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Sample Report


At Nomad Metallurgy, Inc. we believe that metallurgical reports should be useful documents: accurate, informative and easy to read. That's why we prepare custom reports for our clients that not only cover all of our findings, but our reports are written in terms you can understand. Our conclusions and recommendations are right up front where you would expect to find them. Then if you want to read the background and study the technical data behind our recommendations, that is readily available later in the report. Contact Nomad Metallurgy today to learn more.

Below is a sample of the type report that is available to our clients.

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PHONE                                                                                      ANALYSIS REPORT



Report #:                                                                                Customer PO#:  



 Plant Metallurgist Program - Nomad Metallurgy serving the Carolinas

A section ~8” section of 1” wire product with 2 upset headed regions was sent in to be analyzed to determine why the crack occurred.  The wire is identified as Heat # XXXXX, WO # XXXXX and coil # XXXXXXXXXXXXXXXXX, YYYYYYYY  - BW-ZZZZ, and Part # ZZZZZ.  The part as it was received is shown to the right.


An additional part of similar manufacturer was received per the author’s request that did not fail in a similar manner.





1.    The only likely cause of the fracture identified prior to inspection of the good part was the poor surface finish of the wire.

2.      The above finding was confirmed by the analysis of the unfractured sample.

3.      The presence of pits in excess of 0.003” from the mill pickling operations provided a stress concentration greater than the strength and ductility of the materials could sustain.




1.      Create a surface finish requirement for the incoming stock that would preclude pits as deep as 0.003” from entering the facility.  At this point the author lacks the information to recommend an upper limit on surface flaws but it is going to be some where between the 0.0008” and the 0.003”.  

2.      The information needed to guide this limit are:

a)   The percentage of failures in the bad lot.  If it were nearly 100% this would indicate that even close to 0.003” is unacceptable.

b)      The amount of inconvenience and cost the wire fracture is placing on Metal Forge. 

c)      The mill’s ability and willingness to control the surface finish.  If the mill greatly increases the cost to provide such material little is gained.

3.      I suggest that your supplier be contacted and asked to work with you in the creation of a surface finish requirement for this wire. They should also be asked to pull the records on this bad lot to determine any pickling irregularities such as extended times in the bath and the reason for the irregularities.




  1. The part has upset and flattened regions; one has a complete transverse crack while the other has a partial transverse crack.  These are clearly visible in figure 1.

  2.  Plant Metallurgist ProgramThe core hardness of the fractured and unfractured wire away from the headed region is HR45N 63.5 which converts to ~HRB 91. 

  3. Both cracks exhibit a ductile tearing morphology.  This is visible in image to the right of the total fracture surface.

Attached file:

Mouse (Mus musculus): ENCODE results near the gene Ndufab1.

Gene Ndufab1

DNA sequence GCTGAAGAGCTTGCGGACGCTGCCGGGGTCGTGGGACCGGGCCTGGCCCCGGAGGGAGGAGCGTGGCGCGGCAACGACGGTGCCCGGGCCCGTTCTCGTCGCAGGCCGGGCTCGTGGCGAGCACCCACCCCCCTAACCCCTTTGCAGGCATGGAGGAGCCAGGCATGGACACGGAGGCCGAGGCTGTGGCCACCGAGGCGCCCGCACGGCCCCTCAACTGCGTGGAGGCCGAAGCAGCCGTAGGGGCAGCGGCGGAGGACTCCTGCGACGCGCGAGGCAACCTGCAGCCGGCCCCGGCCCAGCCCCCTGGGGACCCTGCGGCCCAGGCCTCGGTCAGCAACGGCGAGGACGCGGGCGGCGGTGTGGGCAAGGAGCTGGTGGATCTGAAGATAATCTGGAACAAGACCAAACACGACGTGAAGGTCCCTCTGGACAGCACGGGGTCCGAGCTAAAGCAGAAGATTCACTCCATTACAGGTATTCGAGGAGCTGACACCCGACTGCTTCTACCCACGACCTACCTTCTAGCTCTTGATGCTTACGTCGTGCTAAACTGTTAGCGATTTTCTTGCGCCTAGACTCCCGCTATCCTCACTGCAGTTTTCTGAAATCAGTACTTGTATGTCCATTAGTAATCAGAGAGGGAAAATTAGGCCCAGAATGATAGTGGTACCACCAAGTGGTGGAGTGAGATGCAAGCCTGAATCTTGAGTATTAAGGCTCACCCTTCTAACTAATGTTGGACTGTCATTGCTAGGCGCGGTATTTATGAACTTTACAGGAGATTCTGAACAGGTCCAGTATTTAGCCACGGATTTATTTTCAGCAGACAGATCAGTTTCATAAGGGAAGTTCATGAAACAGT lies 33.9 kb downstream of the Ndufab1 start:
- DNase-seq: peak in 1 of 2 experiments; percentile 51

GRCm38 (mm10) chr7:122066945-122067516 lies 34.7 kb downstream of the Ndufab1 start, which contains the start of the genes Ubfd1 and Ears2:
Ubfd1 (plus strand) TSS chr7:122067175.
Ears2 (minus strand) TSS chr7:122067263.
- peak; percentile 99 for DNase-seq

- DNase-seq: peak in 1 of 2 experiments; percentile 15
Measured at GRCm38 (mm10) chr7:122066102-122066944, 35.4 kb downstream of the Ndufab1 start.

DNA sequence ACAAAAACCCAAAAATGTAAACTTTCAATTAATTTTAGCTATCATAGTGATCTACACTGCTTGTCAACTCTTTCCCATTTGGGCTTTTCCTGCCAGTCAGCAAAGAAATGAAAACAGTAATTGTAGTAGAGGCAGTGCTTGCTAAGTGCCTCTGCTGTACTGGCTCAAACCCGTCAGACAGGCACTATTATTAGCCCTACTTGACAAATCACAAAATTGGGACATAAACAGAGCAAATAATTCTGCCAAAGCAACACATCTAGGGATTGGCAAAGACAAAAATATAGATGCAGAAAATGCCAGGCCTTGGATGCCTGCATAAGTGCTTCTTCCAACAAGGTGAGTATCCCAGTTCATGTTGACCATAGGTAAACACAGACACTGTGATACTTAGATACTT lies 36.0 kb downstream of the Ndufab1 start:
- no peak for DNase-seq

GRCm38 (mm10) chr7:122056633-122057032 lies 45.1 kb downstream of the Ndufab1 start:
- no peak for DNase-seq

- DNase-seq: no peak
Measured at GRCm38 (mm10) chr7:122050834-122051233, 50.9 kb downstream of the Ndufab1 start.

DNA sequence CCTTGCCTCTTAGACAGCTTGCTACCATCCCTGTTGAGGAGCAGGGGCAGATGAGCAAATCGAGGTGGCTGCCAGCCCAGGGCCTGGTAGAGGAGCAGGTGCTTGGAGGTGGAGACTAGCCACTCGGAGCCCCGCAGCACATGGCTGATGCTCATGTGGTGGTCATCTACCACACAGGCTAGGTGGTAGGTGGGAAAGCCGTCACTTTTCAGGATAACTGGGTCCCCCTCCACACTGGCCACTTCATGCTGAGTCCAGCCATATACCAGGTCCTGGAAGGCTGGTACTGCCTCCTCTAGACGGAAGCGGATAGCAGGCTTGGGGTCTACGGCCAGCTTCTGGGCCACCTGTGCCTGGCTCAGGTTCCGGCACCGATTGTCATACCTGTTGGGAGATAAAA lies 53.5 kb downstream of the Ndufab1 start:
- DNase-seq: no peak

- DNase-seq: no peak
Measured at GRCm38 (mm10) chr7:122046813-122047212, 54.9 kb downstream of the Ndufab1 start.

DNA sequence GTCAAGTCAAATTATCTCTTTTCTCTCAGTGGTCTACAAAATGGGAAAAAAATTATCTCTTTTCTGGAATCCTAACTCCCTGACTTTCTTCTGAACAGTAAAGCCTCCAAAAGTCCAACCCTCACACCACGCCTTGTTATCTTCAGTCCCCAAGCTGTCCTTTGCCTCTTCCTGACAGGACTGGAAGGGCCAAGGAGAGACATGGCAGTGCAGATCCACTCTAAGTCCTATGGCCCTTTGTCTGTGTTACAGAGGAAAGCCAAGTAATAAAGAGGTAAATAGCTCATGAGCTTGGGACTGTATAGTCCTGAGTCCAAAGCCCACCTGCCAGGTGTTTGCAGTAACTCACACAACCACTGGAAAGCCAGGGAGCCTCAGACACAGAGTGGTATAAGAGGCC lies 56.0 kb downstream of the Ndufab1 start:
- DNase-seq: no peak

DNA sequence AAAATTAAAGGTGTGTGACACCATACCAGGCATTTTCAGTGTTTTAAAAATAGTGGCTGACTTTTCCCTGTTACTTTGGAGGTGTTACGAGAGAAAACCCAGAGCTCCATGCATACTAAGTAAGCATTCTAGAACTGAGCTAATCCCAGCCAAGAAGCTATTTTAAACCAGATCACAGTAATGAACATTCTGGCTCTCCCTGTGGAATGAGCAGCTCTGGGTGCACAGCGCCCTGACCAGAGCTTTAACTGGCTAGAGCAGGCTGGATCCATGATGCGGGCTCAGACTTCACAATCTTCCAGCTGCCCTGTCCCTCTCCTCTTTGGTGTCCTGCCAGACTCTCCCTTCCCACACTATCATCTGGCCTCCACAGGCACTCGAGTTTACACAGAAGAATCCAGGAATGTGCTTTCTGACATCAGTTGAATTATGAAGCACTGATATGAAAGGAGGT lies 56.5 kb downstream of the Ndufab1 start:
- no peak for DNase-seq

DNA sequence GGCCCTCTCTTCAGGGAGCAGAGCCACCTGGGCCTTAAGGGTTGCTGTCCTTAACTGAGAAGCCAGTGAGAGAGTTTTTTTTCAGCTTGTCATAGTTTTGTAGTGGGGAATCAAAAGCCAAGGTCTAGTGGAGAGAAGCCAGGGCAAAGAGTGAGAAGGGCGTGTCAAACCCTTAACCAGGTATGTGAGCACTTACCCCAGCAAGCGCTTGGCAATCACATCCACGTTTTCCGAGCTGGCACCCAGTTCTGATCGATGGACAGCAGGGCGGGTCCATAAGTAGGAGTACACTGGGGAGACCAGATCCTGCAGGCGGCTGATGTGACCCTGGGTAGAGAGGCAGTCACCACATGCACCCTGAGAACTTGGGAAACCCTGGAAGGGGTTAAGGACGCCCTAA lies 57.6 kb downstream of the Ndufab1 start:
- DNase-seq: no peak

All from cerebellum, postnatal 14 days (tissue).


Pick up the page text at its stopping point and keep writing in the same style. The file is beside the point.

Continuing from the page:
4. Both cracks have obvious ignition points as shown by the river pattern on the crack surface. This is indicated in image 2 by the arrow.  

  5. The complete crack has a secondary transverse crack ~0.012” from the failure crack and a longitudinal crack in the center of the fracture region.  The latter of which is visible in the central lower region of figure 2.

  6. The indicated point on the surface at each location is a deep surface pit from a mill pickling operation.  This is shown in Figure 3 below, where the initiation point is below the pen on the lower central region of the picture.

  7. The unfractured part exhibits a much smoother surface with minimal pickling pitting.

  8. The depth of the deepest measured pit in ~1.5 linear inches of cross-sectioned surface on the fractured part measures at least 0.003” deep.  

  9. The depth of the deepest measured pit in ~1.5 linear inches of cross-sectioned surface on the unfractured part measures at most 0.0008" deep.
    Fracture Analysis - Nomad Metallurgy serving the Carolinas

    The affects of this difference can be seen in figures 3 and 4, which are displayed at similar total magnifications.

  10. The surface of the material has a fairly deep-pitted surface structure.  This is visible in figure 3.

  11. The microstructure of both fractured and unfractured material is a ferrite/Pearlite mixture of equi-axised grains of ASTM GS ~8.5 with slight banding, which is more severe toward the center.  This is shown in figure 5 below.

Fracture Analysis - Nomad Metallurgy serving the Carolinas


  1. The longitudinal secondary crack was cross-sectioned and it is seen to run along a ferrite to Pearlite band interface as shown in figure 6 to the right.

  2. A review of the certifications provided by the customer indicate that the steel is 1.046” Stress Relieved, Pickled and Limed 1524 from Heat YYYYYY milled by XXXXXXXXX.

  3. No mechanical property data was provided by the drawing house on the shipped product, thus no comparison can be made from historical information.

  4. Chemical Analysis yielded:


Chemical Analysis per ASTM E415-99 & E1019-00 in WT%




Fracture Analysis - Nomad Metallurgy serving the Carolinas

















< 0.05

< 0.05


< 0.05

< 0.05


< 0.05

< 0.05








Thank you,




Tom Doggart, P.E.

Director & Principal Engineer



49 Brockett Road / Niantic, CT 06357
Phone 704-517-3038 / FAX 860-739-3775 / E-Mail
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